Tag Archives: Ruth Davidson

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Theresa May: If I lose just six seats....In fairness, Theresa May never said what would happen if she lost 13 seats.

But here we are.

The Conservative Party has 317 seats in the House of Commons: even allowing for the 7 Sinn Féin MPs who never take their seats, the Tories are five seats short of a majority.

Labour, the SNP, the Liberal Democrats, Plaid Cymru, and the Green Party, have between them got 314 seats.
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Filed under Brexit, EU referendum, GE 2017, GE2015, Scottish Politics

Brexit Day: independence for Scotland

The EUref results map

EU Referendum Results Map

Yesterday, the Scottish Parliament voted by majority both for the government’s resolution to hold a second independence referendum, and for the Scottish Green Party’s amendment, that sixteen-to-eighteen-year-olds and EU citizens should be able to vote in the second independence referendum.

Labour, the Conservatives, and the Scottish LibDems all voted for Scotland to Brexit.

Today, Theresa May invokes Article 50, and the UK begins its two year departure from the EU. On Friday 29th March 2019, short of some fairly major political upheavals in the Conservative Party, the UK will no longer be a member of the European Union.

According to report, Theresa May believes that in eighteen months time, the UK’s Brexit deal will have been fully negotiated and voted on by the EU Parliament. Whether she is right or not in that assessment, we will certainly know by that time whether or not the UK is likely to have a Brexit deal, or if the UK is likely to leave the EU with nothing but unpaid debts and no deal at all.

No deal at all, means an end to the Good Friday Agreement in Northern Ireland: it means the the multiple essential agencies dealing with atomic energy, prescription-drugs regulation, etc, will cease to include the UK as from 29th March 2019 with certainly quite a gap before the UK can set up any replacement.

“No deal” means that millions of EU citizens currently legally resident in the UK, may become illegal aliens who can, if they refuse to leave their familes and homes when told to do so, quite lawfully be taken to centres such as Dungavel, locked up, and deported. “No deal” means the beginning of the end for the City of London as a financial centre: an end to the car industry in the UK: and all the food we import from the rest of the EU will become a lot more expensive.

Theresa May is likely to see as a “bad deal” any deal that includes requiring the UK to pay its full debts owed on leaving, and above all, a “bad deal” that requires the UK to be part of the Schengen Area or equivalent in freedom of movement.

But Scotland voted by majority to Remain in the EU. The only way this can be achieved, is for Scotland to become an independent country and rejoin the EU.

The second independence referendum for Scotland is likely to be held sometime in October or November 2018.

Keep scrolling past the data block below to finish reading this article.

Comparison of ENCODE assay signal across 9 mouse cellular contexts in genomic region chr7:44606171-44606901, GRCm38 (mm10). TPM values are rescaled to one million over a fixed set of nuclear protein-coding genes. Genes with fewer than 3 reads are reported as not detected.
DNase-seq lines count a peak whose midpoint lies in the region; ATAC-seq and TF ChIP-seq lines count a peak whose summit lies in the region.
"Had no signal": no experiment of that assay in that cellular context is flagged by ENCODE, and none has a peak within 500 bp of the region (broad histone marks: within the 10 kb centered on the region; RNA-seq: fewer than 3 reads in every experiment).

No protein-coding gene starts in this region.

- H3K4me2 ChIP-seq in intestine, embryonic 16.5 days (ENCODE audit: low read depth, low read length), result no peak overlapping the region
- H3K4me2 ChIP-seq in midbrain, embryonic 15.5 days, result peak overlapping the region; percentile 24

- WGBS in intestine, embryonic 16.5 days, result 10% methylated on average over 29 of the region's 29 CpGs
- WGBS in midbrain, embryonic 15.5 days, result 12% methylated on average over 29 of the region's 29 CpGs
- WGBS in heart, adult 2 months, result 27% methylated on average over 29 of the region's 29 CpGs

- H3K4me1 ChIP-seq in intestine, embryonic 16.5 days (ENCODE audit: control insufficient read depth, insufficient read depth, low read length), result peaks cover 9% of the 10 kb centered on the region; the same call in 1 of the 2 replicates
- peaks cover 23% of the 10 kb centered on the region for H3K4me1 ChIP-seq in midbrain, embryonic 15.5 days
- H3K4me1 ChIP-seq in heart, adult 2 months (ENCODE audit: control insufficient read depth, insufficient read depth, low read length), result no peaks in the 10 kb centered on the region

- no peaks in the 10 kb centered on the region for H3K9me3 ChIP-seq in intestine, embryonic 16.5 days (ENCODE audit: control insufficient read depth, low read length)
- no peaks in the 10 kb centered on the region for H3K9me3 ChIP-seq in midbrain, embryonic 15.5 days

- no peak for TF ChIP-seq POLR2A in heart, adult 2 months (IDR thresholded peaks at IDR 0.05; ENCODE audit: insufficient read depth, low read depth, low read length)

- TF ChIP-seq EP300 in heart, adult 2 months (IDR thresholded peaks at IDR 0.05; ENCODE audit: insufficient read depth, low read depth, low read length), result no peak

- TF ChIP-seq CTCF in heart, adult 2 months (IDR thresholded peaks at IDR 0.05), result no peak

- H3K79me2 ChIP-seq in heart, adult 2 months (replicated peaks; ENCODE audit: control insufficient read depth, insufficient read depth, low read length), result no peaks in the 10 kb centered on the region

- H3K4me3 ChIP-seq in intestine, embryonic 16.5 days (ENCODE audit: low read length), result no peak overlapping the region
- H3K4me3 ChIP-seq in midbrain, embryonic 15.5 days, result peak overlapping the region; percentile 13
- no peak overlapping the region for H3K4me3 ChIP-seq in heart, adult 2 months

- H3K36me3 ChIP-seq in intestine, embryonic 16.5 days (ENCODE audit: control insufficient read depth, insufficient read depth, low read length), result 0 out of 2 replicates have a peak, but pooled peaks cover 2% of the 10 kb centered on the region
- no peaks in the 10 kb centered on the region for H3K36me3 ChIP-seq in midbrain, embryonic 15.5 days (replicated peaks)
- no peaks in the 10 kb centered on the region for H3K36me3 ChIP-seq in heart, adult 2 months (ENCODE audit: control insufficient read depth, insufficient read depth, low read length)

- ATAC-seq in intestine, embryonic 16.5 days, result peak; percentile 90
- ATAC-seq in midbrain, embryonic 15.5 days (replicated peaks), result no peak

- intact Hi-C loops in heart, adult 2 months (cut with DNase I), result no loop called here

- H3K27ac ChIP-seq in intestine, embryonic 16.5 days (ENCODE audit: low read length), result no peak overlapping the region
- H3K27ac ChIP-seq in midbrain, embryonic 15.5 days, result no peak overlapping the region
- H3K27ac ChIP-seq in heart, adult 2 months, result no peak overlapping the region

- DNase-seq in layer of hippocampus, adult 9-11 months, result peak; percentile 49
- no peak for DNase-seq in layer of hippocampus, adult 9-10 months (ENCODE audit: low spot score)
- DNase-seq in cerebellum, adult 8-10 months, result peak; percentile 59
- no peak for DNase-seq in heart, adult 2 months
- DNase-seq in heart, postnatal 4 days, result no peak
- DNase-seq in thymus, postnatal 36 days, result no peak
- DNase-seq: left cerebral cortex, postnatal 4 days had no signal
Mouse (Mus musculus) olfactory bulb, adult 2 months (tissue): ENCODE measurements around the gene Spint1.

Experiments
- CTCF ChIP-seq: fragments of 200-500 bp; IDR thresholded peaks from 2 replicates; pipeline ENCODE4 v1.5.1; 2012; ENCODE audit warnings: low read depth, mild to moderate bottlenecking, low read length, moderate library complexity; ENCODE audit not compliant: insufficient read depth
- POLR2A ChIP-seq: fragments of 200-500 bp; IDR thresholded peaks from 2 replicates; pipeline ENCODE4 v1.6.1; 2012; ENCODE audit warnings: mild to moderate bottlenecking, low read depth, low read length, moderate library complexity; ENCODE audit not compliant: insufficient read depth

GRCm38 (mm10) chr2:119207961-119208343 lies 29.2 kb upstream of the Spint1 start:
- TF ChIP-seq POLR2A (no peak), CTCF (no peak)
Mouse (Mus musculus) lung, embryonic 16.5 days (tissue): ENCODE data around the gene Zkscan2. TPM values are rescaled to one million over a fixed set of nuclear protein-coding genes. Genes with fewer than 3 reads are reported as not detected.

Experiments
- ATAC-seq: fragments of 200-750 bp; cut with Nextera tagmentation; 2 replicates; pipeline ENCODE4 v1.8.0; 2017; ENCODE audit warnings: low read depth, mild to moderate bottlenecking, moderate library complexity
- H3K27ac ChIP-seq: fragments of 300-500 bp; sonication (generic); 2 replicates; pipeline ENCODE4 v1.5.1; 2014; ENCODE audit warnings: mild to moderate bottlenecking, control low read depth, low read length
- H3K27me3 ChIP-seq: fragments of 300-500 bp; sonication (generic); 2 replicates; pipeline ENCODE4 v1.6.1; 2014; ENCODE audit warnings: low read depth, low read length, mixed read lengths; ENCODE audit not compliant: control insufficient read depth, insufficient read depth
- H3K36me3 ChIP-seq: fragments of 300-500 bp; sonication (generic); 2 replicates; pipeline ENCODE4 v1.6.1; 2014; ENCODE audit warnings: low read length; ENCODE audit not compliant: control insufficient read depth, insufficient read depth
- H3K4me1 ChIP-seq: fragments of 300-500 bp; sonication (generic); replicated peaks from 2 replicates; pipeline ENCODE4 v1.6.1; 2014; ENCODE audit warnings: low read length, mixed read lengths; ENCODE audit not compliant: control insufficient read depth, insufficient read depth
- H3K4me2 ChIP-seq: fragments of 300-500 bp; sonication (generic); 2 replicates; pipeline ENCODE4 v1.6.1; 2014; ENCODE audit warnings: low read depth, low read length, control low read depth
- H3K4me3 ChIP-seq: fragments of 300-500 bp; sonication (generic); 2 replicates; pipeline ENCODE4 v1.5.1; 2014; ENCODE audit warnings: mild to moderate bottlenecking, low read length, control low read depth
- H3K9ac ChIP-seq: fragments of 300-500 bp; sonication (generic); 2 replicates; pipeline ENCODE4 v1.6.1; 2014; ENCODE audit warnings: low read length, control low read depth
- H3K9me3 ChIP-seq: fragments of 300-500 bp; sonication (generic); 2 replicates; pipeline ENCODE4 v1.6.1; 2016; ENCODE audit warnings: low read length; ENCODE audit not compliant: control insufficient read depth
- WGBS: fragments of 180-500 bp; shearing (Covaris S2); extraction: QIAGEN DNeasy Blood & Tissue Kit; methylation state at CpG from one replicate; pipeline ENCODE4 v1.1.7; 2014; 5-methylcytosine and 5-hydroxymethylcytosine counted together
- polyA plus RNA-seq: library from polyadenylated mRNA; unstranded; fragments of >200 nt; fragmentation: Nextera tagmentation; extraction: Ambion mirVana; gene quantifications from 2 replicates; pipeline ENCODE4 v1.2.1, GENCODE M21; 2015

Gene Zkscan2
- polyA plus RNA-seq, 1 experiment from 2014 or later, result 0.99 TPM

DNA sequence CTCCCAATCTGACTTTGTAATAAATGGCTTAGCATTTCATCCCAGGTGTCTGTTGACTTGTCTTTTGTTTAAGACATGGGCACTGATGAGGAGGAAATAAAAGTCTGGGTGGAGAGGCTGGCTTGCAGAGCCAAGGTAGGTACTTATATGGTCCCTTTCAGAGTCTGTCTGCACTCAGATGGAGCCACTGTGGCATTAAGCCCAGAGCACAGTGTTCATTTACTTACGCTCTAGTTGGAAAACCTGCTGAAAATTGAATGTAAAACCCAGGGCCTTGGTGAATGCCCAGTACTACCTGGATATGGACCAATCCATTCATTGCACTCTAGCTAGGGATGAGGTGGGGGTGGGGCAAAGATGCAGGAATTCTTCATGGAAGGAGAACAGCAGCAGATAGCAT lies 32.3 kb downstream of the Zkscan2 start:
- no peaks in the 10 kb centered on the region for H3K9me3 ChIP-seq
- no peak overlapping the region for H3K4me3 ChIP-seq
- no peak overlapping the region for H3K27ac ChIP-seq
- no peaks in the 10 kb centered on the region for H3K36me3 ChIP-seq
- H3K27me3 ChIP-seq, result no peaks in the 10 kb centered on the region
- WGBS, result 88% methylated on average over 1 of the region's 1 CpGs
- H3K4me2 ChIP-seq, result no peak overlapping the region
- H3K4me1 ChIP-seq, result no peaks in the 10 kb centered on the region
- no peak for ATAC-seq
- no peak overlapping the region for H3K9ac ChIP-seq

I voted No in 2014, believing that the SNP government had not properly thought through their plans for independence. I plan to vote Yes in 2018, or whenever the next independence referendum should take place.

I think Theresa May has three choices with regard to our independence referendum.
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Filed under Epetitions, EU referendum, Politics, Scottish Politics

We can’t let this go on: Aylan Kurdi

Petition the UK government to accept more refugeesA few days ago when I signed this petition the number of signatures was at less than 10,000 – as you see, the signatories have blasted past 120,000, and if David Cameron upholds his own policy on petitions (as he failed to do in the past over the NHS) Parliament now needs to consider this for a debate.

Aylan Kurdi is the small child who drowned in the Mediterranean Sea and whose photograph, dead, is on so many newspaper front pages today. Aylan was three: Galip, his five-year-old brother, and Rihan, his mother, also drowned. The only survivor was his father, Abdullah.

I hope Abdullah’s permission was obtained by each of the newspapers who chose to highlight the refugee crisis with the body of his dead child. I cannot imagine, I cannot begin to conceive, the hell of suffering and loss Abdullah Kurdi is in, to lose your children and your partner in a desperate effort to escape with them to a safe refuge.
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Filed under Children, Human Rights, In The Media

How to rig an election

I don’t believe the Labour Party administration are rigging the leadership election to keep Jeremy Corbyn from winning. I don’t think that’s what they’re trying to do, and I don’t think they’d succeed in doing it if they tried. I think Jeremy Corbyn’s likely to win: if he loses, it won’t be because of the Labour Party’s purge of voters.

We’ve seen in the US since Bush was awarded the victory in November 2000, that a determined group of people with the power to have hackable e-voting machines built and installed, the power to ensure legal investigations are only used against the opposition, the power to shut down voter registration for the opposition, and of course the power to “cleanse” electoral rolls of voters likely to choose your opponent, can deliver victories for the Republican Party: the outright vote-fixing may be mathematically detectable.